How a Capsule Wardrobe Fights Decision Fatigue to Help You Kick Ass All Day

How a Capsule Wardrobe Fights Decision Fatigue to Help You Kick Ass All Day, Lela Davidson

A few years ago, before the Big Job and the kids' college applications and the Faking Balance in turbo mode, I used to get up very early on Monday mornings with Kim and Loria to talk about all things mommy-related on the local news.

Getting dressed for regular life is a challenge for me; getting dressed for TV was practically paralyzing. Fortunately, once we started appearing together, my partners started picking out my clothes.

Because I am wardrobe challenged, letting Kim and Loria put my looks together made the most sense. And while I have no doubt the three of us will work together again one day, and I might even charm them into being my personal stylists again too, for now I have to get my self dressed.

Every single day. Seriously.

When I stumbled upon the capsule wardrobe, I was so excited because I LOVE a system and this seemed like an ideal way for me to decrease the morning anxiety of getting dressed that could really work for me. I know this all might sound a little silly, because how hard is it really to get dressed in the morning?

Very, for some of us.

If you've ever had more than five shirts on before you left the house, you might need a capsule wardrobe too. Because clothes are extremely important, and having to make decisions about them each and every day is a colossal expenditure of mental energy that could be better utilized elsewhere.

Steve Jobs employed the ultimate capsule wardrobe, and it enabled him to be more creative. A lot of other extremely successful people to the same thing. There are only 37 pieces (give or take) in my capsule wardrobe and they all work together like Garanimals for grown ups. Genius. Because there's nothing that burns my mental resources quite like getting dressed in the morning.

Most days it's all I can do to get out of the house in something that doesn't bring up feelings of being the awkward 4th grader in bell bottom jeans and a cowl neck sweater.

I had no idea when the amazing Kyran Pittman introduced me to the concept of the capsule wardrobe, that I was actually taking my first baby steps into learning about decision fatigue, which is an actual thing that smart people study. If you think, like I did, that the only decisions that tax your brain are important ones, you are wrong. So, so wrong.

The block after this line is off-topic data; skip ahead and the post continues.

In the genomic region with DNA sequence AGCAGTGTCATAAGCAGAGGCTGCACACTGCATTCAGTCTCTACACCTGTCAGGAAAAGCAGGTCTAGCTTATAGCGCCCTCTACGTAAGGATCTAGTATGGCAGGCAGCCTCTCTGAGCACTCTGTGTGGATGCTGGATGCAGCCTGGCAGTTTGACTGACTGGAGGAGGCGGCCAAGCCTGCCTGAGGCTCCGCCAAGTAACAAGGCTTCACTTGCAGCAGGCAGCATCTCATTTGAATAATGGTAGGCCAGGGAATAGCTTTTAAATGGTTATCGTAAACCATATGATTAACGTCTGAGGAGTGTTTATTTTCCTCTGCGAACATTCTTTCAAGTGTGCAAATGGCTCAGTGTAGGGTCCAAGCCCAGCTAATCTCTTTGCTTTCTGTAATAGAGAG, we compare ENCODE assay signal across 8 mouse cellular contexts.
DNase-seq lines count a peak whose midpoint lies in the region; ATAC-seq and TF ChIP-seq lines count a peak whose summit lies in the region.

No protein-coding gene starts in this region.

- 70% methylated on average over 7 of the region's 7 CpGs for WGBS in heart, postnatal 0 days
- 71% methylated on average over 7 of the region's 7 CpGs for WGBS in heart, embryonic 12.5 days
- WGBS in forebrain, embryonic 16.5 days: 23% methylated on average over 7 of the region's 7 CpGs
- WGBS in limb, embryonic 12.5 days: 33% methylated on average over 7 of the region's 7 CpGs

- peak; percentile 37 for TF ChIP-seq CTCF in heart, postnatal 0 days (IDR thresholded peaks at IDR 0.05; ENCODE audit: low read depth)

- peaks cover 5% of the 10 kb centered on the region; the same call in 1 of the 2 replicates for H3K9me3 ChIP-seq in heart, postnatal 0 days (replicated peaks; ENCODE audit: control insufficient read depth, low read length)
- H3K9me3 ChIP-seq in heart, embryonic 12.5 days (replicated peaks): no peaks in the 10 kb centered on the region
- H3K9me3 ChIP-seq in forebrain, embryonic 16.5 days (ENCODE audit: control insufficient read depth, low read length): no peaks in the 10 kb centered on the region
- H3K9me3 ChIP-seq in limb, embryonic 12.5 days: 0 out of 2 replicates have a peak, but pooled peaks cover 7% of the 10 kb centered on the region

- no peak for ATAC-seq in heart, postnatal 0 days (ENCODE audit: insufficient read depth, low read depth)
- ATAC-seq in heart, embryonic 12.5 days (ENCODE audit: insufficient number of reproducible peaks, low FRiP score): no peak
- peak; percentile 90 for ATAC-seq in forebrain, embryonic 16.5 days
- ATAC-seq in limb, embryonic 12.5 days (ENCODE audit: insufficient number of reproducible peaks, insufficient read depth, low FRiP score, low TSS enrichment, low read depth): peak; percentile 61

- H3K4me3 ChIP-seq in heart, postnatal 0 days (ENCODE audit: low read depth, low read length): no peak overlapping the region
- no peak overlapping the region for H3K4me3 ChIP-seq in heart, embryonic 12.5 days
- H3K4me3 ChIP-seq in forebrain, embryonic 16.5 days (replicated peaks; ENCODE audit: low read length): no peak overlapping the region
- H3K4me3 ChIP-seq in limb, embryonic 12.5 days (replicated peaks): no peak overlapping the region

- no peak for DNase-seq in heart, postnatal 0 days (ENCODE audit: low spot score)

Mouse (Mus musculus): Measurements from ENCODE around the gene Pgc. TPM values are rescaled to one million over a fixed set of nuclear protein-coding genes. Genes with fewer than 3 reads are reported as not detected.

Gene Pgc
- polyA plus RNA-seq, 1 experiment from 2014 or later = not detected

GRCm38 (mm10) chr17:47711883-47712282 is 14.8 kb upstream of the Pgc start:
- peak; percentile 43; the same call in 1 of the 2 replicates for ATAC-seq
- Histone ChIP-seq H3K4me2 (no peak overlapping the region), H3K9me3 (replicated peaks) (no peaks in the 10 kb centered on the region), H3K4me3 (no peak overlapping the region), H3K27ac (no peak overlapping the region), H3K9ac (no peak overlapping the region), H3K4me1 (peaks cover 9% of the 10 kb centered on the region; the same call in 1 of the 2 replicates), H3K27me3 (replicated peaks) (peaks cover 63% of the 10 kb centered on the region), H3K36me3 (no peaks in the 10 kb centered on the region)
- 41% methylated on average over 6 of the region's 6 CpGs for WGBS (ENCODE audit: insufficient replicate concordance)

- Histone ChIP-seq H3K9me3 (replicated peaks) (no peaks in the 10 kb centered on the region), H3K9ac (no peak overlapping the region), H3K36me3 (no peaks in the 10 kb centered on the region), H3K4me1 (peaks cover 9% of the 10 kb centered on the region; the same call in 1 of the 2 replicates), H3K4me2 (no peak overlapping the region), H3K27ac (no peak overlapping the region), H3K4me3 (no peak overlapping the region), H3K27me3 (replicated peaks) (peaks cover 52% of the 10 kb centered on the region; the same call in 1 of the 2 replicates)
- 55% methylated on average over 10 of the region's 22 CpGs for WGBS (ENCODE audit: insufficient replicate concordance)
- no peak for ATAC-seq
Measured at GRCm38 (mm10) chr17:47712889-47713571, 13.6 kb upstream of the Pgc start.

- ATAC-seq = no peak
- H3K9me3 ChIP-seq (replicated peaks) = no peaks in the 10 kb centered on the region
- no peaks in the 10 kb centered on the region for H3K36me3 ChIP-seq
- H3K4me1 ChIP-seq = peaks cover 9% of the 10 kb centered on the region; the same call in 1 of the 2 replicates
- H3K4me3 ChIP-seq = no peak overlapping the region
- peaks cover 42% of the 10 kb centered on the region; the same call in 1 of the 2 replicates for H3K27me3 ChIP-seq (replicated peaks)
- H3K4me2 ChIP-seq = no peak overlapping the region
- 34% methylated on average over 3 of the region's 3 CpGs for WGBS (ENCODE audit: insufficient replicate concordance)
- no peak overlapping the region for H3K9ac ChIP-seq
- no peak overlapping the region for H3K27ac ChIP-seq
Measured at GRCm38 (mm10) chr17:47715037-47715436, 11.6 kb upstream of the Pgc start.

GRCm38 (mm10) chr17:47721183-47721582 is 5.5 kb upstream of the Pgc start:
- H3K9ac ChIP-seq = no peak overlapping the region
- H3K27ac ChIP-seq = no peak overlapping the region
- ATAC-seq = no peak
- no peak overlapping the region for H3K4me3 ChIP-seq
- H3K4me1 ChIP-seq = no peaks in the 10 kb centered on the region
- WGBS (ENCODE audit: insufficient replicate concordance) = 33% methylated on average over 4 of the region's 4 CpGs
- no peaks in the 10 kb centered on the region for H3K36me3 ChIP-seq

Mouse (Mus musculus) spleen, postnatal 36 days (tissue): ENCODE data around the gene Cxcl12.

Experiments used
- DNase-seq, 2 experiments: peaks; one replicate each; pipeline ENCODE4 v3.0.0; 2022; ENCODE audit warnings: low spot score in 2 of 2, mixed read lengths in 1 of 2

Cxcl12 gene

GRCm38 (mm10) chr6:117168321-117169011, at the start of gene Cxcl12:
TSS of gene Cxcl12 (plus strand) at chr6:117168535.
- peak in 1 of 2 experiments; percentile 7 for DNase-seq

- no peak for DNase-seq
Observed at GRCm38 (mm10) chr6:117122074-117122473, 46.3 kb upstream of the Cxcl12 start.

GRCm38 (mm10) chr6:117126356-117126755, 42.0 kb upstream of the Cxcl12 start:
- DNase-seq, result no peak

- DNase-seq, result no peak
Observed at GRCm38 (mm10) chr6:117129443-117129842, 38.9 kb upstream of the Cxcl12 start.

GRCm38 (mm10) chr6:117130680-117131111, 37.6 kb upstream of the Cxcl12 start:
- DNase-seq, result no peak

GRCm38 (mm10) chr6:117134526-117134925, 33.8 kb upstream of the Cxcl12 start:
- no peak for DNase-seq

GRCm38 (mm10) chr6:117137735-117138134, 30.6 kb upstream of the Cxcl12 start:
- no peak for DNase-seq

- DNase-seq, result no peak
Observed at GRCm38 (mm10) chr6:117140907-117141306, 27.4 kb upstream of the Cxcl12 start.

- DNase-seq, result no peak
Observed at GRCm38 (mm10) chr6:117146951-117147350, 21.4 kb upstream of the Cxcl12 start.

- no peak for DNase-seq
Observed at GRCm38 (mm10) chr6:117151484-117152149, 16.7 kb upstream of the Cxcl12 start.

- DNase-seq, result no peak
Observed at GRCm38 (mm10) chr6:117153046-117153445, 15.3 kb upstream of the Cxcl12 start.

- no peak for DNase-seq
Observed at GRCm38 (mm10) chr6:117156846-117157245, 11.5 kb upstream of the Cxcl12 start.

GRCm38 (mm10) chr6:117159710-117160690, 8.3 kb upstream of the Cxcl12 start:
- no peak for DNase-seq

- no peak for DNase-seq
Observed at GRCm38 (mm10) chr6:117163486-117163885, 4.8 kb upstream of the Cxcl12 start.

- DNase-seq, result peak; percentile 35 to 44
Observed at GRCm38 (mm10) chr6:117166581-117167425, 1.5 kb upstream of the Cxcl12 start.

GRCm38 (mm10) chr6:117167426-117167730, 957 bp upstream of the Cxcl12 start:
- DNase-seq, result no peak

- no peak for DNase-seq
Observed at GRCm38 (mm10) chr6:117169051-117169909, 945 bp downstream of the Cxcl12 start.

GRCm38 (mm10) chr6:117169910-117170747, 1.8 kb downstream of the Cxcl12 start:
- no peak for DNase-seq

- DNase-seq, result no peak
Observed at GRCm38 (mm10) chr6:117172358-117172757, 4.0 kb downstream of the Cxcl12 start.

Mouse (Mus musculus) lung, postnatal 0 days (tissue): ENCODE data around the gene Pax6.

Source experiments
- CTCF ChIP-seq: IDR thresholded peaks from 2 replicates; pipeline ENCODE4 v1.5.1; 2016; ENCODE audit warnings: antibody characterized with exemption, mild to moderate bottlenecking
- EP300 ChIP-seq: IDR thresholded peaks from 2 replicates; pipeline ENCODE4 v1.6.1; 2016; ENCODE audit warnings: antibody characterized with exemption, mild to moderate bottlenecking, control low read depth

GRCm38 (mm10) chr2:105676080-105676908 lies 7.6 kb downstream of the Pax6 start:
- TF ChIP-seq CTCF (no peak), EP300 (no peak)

Your brain is only able to make so many decisions in a day. Once you've hit your quota, your decision making capability is diminished. So you could start making poor decisions, or just start to use way too much energy for simple decisions. And again, we're talking ALL kinds of decisions, not just the really important ones, like a which color to put on your nails. So, on a daily basis, decisions are a finite resource. Now, to make it even more interesting, consider that making decisions uses the same brain juice as willpower, which makes sense because choosing the boiled egg over the Krispy Kreme is just another decision.

By making it easier on myself to put together an outfit every day, I can improve my health because I have more decision making juice at lunch time to select a salad over a chimichanga; I can improve my business because I have more juice for choosing the right things to work on given the infinite nature of my to-do list; I can improve my relationships by choosing better timing to talk about important things, and make better decisions about which household chores to remind my family to do in a given day.

When I think about what a valuable resource each decision is, how it can affect the rest of my day, it makes me want to really learn how to limit them. What other decisions can I avoid at home, at work, with my kids? What decisions am I making that would be better made by someone else? Where am I micro-managing and therefore limiting my growth? What else can I put on auto-pilot?

And how can I look as cute as when I had two personal stylists?

Got systems? Share! I'm a nerd for systems. Let's get smarter together.

What mundane decisions have you eliminated from your daily routine?